ILNews

Collaborative divorce offers closure for clients, demands less attorney time

Jenny Montgomery
January 18, 2012
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Indiana Lawyer Focus

Holly Wanzer remembers a client whose marriage of more than three decades was ending due to her husband’s infidelity. Because Indiana is a state with no-fault divorce, the painful reasons behind the woman’s broken marriage would be of no relevance in a courtroom. But in collaborative divorce, clients can speak candidly about how they’re feeling.

Gathered in a room with her future ex-husband, his attorney and Wanzer, Wanzer’s client confronted her spouse. “She felt like the weight of the world had been lifted off her shoulders because she got to say, ‘You hurt me; this changed my life,’ and he listened,” Wanzer said.

divorce Elisabeth Edwards, left, and Holly Wanzer say collaborative divorce works for clients who hope to avoid the courtroom. (IL Photo/Eric Learned )

Wanzer and law partner Elisabeth Edwards say that one of the reasons they practice collaborative divorce at Wanzer Edwards is because of the closure it offers clients. But they also enjoy simply practicing law in a different way.

More time, less paperwork

Spouses using collaborative divorce hire their own collaborative law attorneys and sign a pledge stating that they will not attempt to take the case to court before a collaborative agreement is reached. Working as a group, they hash out the conditions of their divorce. If either party breaks the agreement barring litigation, their collaborative attorneys must withdraw and the parties must hire new lawyers. That provision means clients are generally motivated to make negotiations work.

Edwards said meetings with the parties and lawyers are usually two or three hours long, and Wanzer said she’s seen some divorce cases come to resolution in two meetings.

“For litigation, if you involved the court, you’re doing really well to get in and out in eight or nine months,” Edwards said.

Both Edwards and Wanzer said they enjoy not being at the mercy of the court’s calendar and that any deadlines they have are self-imposed. Collaborative divorce also eliminates the time that would be spent preparing paperwork.

“It’s much more efficient – it’s the way I like to lawyer,” Wanzer said. “I have a piece of information and I’m going to give it to you so we’re both on the same page, instead of I’m going to wait for it to be asked for and then only give you what you asked for – those kinds of litigation games disappear in the collaborative process.”

Catherine Stafford, managing attorney at Stafford Law Office in Bloomington, said the collaborative divorce cases she has handled have generally been resolved in two to four meetings – but those meetings are sometimes contentious.

“Those meetings can be very tense. It’s not an unstressful situation,” Stafford said. “However, it cuts through a lot of layers of negotiation with everyone there in the same room. We can just say what needs to be said in a meeting rather than file a lot of pleadings about it.”

Stafford, Wanzer and Edwards are all mediators, and many of the skills they learned in that capacity apply to collaborative law, too. But a key difference between mediation and collaborative divorce is that in mediation, the mediator is not representing the interests of either party, but rather serving as a neutral third party.

The agreement reached in collaborative divorce must be submitted to the court, which issues the final divorce decree. If at some point in the future either party should violate the agreement, the other could pursue a remedy in court.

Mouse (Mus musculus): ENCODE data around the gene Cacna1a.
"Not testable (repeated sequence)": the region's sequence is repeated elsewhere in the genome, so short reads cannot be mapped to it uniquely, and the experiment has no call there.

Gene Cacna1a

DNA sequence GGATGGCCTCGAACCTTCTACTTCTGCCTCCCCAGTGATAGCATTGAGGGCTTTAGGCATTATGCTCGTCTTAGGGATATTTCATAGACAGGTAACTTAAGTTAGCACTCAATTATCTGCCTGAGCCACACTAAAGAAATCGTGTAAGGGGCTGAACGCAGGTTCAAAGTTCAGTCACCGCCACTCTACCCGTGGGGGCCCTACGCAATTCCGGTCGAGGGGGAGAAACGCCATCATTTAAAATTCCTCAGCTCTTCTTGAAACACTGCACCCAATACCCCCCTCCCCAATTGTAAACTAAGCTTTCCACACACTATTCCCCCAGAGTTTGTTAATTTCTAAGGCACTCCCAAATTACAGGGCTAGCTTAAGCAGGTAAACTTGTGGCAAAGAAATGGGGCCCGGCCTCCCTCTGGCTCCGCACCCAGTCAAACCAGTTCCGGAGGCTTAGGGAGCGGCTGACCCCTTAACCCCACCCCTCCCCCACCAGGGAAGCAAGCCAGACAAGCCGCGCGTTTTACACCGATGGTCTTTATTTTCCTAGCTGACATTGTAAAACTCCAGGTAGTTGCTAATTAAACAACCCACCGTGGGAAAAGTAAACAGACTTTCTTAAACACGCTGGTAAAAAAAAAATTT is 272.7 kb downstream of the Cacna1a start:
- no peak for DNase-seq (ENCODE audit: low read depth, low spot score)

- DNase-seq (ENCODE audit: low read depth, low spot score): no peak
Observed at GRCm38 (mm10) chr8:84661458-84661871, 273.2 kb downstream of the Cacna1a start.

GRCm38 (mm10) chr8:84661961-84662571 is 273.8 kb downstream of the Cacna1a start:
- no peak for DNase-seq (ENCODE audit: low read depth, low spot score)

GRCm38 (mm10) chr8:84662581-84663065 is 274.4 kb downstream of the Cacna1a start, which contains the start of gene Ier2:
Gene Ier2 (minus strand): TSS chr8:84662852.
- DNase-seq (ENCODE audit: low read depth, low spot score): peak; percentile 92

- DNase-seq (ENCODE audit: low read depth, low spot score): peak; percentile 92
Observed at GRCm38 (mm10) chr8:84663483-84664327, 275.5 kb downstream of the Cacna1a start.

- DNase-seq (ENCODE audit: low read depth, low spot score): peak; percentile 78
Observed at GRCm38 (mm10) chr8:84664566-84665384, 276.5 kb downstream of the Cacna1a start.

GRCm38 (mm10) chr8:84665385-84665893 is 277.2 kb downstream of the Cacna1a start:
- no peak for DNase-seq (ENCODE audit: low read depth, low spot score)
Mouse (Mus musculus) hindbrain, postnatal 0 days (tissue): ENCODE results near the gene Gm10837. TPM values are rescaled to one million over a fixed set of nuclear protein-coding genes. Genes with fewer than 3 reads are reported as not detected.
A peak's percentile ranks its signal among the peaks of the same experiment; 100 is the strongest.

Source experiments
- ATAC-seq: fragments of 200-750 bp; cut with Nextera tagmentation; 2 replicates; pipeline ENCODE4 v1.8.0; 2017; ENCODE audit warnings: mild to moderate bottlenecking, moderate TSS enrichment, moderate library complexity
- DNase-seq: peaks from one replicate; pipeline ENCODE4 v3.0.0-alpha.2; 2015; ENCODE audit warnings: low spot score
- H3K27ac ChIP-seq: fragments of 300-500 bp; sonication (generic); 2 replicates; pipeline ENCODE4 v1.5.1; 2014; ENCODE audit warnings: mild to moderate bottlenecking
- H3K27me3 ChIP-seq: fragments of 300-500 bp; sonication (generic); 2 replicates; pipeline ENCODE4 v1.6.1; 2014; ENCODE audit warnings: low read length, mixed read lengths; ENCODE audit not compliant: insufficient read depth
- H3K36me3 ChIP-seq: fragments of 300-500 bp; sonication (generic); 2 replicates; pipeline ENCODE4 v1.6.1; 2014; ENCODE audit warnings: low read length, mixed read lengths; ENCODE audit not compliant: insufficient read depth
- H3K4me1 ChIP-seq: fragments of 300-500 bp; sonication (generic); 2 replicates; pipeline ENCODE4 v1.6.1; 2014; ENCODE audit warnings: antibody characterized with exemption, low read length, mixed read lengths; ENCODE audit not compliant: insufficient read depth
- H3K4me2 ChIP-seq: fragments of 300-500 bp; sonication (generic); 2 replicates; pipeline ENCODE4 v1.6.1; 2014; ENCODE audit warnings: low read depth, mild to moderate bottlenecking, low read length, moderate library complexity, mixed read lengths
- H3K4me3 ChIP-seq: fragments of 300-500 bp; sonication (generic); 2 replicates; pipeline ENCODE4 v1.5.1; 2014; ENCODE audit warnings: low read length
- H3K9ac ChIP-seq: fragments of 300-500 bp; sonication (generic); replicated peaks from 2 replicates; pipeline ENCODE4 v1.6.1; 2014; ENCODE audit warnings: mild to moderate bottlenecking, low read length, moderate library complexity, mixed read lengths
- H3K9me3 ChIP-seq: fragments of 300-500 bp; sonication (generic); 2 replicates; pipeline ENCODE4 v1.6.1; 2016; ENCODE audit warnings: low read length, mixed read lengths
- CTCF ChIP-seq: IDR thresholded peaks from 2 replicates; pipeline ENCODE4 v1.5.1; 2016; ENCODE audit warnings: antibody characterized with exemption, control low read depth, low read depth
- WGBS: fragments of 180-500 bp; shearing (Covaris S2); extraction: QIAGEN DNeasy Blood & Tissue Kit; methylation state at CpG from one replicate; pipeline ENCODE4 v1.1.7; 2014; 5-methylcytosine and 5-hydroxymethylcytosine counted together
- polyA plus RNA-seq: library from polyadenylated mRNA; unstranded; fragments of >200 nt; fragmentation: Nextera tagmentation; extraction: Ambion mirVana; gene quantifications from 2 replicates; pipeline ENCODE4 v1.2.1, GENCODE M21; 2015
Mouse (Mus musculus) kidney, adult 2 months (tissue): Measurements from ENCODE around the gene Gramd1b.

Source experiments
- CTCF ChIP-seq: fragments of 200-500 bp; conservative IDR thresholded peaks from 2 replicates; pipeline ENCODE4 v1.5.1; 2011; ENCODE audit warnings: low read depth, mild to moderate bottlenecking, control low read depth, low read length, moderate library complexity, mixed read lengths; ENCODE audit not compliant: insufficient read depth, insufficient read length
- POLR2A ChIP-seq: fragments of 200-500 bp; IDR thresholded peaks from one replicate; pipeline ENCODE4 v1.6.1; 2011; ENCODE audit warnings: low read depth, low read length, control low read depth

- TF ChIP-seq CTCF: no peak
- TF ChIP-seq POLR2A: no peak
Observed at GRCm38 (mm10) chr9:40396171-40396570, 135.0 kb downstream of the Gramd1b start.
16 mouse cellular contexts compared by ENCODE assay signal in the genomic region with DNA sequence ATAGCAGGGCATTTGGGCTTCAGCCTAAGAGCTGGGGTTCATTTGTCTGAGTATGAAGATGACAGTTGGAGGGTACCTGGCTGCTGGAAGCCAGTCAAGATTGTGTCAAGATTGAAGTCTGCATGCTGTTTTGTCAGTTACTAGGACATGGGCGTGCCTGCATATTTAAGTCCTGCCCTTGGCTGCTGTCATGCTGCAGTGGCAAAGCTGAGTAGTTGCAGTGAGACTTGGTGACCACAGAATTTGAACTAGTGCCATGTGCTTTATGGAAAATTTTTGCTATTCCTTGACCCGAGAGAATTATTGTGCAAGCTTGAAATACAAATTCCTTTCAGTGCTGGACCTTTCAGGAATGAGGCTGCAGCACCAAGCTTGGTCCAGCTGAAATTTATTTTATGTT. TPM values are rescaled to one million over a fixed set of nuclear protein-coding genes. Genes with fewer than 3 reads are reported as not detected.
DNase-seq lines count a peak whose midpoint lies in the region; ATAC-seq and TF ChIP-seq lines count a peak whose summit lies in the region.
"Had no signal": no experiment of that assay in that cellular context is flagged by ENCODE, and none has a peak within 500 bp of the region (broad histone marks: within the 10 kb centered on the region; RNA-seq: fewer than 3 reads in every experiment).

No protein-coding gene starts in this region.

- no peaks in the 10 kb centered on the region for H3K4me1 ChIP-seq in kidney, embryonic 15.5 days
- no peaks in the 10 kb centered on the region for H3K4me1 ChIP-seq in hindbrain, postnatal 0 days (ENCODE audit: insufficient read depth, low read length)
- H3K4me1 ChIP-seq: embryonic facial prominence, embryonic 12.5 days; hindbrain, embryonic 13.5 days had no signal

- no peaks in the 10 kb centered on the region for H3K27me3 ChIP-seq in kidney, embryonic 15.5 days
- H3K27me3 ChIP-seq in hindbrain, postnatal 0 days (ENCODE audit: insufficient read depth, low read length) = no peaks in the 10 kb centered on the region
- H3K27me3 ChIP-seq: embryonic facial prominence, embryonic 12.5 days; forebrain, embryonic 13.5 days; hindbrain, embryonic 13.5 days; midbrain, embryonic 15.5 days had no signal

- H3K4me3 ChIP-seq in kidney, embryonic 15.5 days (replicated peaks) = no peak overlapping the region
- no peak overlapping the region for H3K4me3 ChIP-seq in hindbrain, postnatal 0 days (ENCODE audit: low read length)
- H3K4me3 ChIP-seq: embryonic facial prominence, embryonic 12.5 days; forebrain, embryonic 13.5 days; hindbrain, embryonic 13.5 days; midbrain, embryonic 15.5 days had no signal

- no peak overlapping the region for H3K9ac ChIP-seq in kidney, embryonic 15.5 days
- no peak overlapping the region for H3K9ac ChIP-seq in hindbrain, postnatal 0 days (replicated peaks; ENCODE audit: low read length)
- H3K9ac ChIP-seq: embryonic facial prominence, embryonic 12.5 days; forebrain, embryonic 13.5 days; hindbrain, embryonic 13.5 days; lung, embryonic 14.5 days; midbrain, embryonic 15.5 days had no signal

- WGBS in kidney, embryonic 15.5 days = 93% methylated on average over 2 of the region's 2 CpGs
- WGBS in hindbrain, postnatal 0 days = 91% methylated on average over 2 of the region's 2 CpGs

Wanzer said that people tend to take more ownership of the results they achieve in collaborative divorce as opposed to court because agreements decided in court are usually handed down from a judge.

“The prospect of standing before a stranger, a judge, and letting that stranger make a decision about where my child is going to live and what my child’s schedule is going to be would terrify me and be terribly uncomfortable,” Wanzer said.

A slow-growing trend

Stafford said the practice of collaborative law has existed for about 20 or 25 years – but it’s just beginning to catch on in Indiana.

catherine stafford Stafford

“You’re always hesitant to pick up each new fad as it comes along,” Stafford said. “It’s been really effective – I was a little dubious at first.”

She attended a two-day training in 2008 hosted by the St. Joseph County Bar Association to learn how to practice collaborative law, but such trainings aren’t always easy to find in Indiana. Wanzer and Edwards said they hope to see training offered this summer and said the International Academy of Collaborative Professionals lists training opportunities farther from home, such as the 2nd annual IACP Institute, which will be offered in Phoenix this March.

In order to successfully orchestrate a collaborative divorce, each party must have an attorney who is trained in collaborative law, and that can be a problem in some parts of the state where the practice hasn’t taken off. Stafford said she knows of six other attorneys in her area who also practice collaborative law.

“I think that maybe some attorneys are scared of the process because they think it might put them out of a job, or that there’s going to be less work for them to do,” Edwards said. “I think that so many clients want the assurance that the threat of court is off the table.” Wanzer explained the importance of preserving the family relationship.

“Of course, I represent a client, but at the end of the day these people need to be co-parents together long after attorneys have left their lives. And I’m not doing my job, in my opinion, if I’m employing a scorched earth approach that’s going to ruin that co-parenting relationship,” Wanzer said.•

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  1. I have been on this program while on parole from 2011-2013. No person should be forced mentally to share private details of their personal life with total strangers. Also giving permission for a mental therapist to report to your parole agent that your not participating in group therapy because you don't have the financial mean to be in the group therapy. I was personally singled out and sent back three times for not having money and also sent back within the six month when you aren't to be sent according to state law. I will work to het this INSOMM's removed from this state. I also had twelve or thirteen parole agents with a fifteen month period. Thanks for your time.